Figure 1 - Old Publishing Process This document describes the migration of Nortel's Product Catalog from a manual publishing process to an electronic publishing process. When the migration process started, over two and a half years ago, Nortel's electronic publishing solutions (EPS) department was a small department of two publishing specialists responsible for publication of a single product line twice a year. The EPS department worked closely with the organization that was responsible for maintaining pricing information in the product database on a mainframe. At the time, product descriptions and page layout were maintained by manually editing desktop publishing documents that consisted of multiple files and pages. To publish the catalog, the EPS department would manually update the document with price information extracted from the product database. Refer to Figure 1, Old Publishing Process.

Overall catalog publication was inefficient. The actual publication process was conducted by the department over a two-week period of excessive overtime due to the cyclical nature of the work. Since publication was the last step in a long chain of events, it did not begin until information was available from other departments and was dependent on, among other things, proofing the product database to ensure price accuracy. Once price information was available, the EP department took over, literally working night and day until the catalog was published.

The migration from a manual to an electronic publication process was executed in the interval between publications by the EPS department in conjunction with Agave Software Design (Agave). Agave augmented the department's publishing specialists by providing knowledge of database technology and programming skills. The publishing specialist, in turn, provided corporate business, product knowledge, and publishing skills. The team initially explored many different ways to publish the price catalog, some of which did not include SGML. Ultimately, SGML won out as the best method for publishing the catalogs electronically. However, integration with a non-SGML data source, specifically the legacy parts and price database, provided a significant challenge that required the development of a unique tool named SQml by Agave Software Design.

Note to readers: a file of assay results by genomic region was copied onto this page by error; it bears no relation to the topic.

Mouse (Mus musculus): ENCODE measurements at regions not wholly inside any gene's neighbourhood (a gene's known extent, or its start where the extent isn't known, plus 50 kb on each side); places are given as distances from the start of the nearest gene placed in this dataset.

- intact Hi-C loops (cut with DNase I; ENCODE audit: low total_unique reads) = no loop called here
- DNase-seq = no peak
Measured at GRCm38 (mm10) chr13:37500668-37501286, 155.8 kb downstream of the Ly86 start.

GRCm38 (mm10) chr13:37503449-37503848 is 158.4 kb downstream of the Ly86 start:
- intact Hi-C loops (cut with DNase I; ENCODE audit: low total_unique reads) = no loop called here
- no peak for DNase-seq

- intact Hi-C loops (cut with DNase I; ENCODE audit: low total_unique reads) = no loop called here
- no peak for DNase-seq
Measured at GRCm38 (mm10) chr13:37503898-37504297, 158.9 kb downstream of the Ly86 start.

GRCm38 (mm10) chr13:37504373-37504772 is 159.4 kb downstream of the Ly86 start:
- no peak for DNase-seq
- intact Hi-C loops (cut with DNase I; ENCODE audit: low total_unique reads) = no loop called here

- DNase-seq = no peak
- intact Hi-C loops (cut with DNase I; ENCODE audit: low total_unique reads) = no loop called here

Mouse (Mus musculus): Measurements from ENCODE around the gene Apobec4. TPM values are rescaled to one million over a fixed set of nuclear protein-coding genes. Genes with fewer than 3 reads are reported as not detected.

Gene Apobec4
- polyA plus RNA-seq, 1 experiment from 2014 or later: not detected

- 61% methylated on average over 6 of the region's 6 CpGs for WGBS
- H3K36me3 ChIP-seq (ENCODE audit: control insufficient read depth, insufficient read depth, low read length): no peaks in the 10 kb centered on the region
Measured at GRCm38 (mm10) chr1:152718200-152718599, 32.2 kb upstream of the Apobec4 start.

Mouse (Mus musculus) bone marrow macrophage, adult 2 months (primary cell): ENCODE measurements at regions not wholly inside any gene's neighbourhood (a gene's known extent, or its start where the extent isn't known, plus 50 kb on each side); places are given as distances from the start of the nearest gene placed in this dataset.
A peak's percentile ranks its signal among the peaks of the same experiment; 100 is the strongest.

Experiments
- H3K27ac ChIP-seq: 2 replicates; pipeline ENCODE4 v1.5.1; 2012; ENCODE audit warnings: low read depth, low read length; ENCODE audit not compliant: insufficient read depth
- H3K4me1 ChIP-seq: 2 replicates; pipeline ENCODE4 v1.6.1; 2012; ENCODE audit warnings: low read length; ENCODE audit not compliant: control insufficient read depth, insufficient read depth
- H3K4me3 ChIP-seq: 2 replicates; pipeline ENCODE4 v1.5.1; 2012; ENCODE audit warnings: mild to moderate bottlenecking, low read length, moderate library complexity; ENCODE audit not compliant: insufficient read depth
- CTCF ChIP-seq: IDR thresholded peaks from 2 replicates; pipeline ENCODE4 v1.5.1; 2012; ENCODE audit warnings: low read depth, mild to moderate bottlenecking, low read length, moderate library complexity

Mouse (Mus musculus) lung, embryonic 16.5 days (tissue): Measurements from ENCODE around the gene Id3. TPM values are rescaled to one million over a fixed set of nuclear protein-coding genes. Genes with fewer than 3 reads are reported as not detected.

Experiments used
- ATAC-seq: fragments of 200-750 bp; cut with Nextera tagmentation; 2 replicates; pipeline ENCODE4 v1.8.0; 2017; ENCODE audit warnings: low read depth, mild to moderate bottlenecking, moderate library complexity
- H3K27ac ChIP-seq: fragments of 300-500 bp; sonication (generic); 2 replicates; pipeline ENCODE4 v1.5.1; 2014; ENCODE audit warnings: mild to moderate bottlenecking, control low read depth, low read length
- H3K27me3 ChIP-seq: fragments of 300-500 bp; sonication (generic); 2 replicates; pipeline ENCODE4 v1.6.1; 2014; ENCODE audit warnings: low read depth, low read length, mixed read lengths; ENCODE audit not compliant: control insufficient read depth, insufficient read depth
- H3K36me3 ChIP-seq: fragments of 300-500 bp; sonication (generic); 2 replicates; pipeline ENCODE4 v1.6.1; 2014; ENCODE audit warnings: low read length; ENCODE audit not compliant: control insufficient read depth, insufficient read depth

Beginning in 1996, Nortel's product catalog was distributed for the first time electronically on CD-ROM and on Nortel's Intranet. Overall, electronic publishing has provided reductions in labor, materials, and time over the manual publication method.

The EPS department's responsibilities grew over the migration period to include the publication of several additional product lines, comprising approximately 5,000 products, and responsibility for the development and implementation of a cohesive product database called the Voyager Database. The EPS department now does very little direct authoring of information. The vast majority of the information published is generated directly from the Voyager database. A typical product line catalog is composed of multiple books and is published 2 to 4 times each year.